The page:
Additional information about these approaches is below:
Modeling neurodevelopmental disorders with patient-specific induced pluripotent stem cell (iPSC)-derived neurons.
Top: Schematic depicting several stages of human neural development. the 3 week embryo (left, ~1.5mm) has a future brain and spinal cord. From 5 weeks (top: 5 mm) to 15 weeks (right: 140 mm) the darker pink forebrain or telencephalon becomes patterned.
Inset at far right shows a schematized coronal section through the 15-week telencephalon along the plane shown in red, highlighting dorsoventral patterning of the telencephalon into the cortex and ganglionic eminences (MGE/LGE). The green ventricular zone (VZ) of the cortex expresses the marker gene PAX6 and gives rise to excitatory projection neurons. The blue MGE expresses a different marker (NKX2-1) and produces inhibitory cortical interneurons.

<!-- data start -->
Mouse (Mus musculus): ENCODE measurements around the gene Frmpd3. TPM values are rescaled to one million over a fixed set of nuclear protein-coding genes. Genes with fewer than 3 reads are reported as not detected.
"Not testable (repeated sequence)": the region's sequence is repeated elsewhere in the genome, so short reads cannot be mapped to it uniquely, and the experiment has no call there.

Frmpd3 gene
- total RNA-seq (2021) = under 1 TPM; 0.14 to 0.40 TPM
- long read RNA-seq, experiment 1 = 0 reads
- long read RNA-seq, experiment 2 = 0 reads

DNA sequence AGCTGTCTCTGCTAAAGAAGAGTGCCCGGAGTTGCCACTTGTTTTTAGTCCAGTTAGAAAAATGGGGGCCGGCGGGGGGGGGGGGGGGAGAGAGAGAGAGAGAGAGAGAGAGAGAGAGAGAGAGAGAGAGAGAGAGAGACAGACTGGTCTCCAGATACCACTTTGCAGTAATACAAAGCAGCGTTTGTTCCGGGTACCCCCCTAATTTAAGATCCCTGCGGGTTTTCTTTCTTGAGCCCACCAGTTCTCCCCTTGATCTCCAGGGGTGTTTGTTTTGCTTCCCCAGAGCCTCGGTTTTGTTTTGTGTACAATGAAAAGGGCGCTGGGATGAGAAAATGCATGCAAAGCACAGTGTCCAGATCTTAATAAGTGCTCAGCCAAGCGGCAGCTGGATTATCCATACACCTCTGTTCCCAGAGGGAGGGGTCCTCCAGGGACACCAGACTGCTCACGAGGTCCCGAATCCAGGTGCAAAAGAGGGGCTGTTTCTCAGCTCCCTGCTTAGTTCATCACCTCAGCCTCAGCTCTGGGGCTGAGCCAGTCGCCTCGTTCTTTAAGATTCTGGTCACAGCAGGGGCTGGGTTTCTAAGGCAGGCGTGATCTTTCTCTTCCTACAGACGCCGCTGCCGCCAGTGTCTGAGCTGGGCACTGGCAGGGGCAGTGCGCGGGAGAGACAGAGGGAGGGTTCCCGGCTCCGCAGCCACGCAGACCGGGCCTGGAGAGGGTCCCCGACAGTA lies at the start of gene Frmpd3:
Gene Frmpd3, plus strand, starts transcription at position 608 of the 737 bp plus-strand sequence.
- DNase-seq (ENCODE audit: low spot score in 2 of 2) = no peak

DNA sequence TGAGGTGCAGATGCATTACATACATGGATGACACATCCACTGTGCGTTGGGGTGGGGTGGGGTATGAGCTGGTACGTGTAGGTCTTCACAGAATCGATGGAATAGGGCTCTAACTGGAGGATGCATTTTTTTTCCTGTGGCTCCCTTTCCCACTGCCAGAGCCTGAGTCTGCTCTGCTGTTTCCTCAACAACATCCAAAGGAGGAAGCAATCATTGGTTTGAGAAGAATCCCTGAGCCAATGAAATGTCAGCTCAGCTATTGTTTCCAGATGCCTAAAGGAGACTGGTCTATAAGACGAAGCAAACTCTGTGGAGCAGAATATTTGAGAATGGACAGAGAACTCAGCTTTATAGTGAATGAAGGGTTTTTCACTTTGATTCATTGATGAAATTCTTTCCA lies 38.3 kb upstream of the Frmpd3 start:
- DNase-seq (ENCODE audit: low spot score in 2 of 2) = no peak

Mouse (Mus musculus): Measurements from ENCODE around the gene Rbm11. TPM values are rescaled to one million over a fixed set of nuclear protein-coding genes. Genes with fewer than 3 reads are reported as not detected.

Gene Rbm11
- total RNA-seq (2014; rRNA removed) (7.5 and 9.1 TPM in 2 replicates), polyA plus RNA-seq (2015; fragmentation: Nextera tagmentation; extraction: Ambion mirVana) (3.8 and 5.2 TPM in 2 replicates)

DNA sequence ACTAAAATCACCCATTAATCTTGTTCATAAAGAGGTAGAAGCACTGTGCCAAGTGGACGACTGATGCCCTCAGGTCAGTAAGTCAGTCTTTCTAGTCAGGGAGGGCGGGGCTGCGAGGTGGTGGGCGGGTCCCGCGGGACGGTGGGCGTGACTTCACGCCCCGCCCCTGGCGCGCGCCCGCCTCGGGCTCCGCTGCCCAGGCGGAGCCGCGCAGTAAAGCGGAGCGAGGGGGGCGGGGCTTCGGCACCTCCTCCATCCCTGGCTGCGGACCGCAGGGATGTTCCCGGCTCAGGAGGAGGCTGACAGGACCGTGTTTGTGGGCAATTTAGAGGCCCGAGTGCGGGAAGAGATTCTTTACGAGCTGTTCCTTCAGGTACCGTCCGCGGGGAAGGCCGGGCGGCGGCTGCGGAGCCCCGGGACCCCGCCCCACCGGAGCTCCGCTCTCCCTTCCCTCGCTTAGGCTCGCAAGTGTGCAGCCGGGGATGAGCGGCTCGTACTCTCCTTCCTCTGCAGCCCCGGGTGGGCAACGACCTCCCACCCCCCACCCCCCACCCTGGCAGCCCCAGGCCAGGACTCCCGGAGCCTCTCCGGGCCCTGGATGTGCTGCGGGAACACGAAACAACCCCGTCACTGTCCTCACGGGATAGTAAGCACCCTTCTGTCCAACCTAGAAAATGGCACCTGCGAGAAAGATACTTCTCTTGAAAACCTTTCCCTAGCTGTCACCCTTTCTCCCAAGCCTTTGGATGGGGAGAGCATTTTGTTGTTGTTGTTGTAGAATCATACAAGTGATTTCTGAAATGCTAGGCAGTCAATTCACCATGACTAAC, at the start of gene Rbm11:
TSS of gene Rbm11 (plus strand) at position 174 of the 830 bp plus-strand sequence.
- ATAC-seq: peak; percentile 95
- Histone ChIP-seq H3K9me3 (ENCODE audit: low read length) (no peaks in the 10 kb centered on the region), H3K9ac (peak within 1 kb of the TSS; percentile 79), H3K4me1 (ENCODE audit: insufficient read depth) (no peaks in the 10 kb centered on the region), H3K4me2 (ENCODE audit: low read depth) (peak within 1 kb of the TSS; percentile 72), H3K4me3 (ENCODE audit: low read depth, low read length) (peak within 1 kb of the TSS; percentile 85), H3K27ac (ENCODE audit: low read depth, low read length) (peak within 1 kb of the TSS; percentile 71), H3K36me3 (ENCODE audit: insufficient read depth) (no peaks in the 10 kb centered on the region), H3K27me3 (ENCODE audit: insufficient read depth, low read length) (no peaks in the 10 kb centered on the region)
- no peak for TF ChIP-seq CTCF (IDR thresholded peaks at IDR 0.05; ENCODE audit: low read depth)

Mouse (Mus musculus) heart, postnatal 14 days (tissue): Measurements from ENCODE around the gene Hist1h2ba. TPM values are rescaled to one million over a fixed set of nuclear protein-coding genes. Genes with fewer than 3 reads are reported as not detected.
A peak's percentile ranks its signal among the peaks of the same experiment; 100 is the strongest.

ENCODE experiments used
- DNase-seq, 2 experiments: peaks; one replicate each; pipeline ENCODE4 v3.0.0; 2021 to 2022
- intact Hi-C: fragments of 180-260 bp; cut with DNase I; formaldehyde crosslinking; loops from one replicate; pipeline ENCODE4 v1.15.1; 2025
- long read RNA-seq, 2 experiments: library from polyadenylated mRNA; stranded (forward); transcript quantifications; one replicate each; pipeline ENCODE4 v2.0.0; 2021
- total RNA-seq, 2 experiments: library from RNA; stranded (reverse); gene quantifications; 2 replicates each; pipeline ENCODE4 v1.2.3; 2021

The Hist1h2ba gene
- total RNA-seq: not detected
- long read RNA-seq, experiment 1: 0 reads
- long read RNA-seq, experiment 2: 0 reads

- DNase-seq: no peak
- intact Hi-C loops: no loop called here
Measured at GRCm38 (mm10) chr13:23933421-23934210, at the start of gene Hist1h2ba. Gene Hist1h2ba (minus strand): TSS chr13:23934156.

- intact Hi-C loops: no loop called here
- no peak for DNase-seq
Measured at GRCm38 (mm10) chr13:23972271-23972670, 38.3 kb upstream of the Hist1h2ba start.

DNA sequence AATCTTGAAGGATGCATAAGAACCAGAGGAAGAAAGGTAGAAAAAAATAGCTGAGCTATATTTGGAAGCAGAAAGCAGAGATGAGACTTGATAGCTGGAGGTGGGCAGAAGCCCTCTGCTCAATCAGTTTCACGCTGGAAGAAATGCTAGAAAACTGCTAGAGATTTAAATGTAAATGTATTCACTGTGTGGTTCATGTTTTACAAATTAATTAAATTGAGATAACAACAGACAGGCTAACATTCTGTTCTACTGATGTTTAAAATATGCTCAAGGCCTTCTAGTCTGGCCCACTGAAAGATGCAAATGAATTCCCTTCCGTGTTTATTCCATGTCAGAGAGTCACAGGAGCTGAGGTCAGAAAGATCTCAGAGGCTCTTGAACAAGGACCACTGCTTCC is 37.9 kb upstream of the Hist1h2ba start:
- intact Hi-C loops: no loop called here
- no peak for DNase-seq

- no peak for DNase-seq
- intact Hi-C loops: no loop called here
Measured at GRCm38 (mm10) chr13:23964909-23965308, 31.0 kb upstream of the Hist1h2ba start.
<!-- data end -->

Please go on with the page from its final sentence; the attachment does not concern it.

Disrupted or imbalanced development or function of either or both of these neuronal types can cause neurodevelopmental disorders, including autism and epilepsy.
Bottom: Patient-derived somatic cells (e.g. skin, blood) can be converted into induced pluripotent stem cells (iPSCs) and differentiated into cell types and organoids relevant to neurodevelopmental disorders, including cortical excitatory and inhibitory neurons and cerebral organoids. These patient-derived models are used to determine cellular, molecular and functional neuronal abnormalities that contribute to the patient’s phenotype and to screen for chemical and molecular inhibitors of these abnormal processes that may be developed into potential interventions.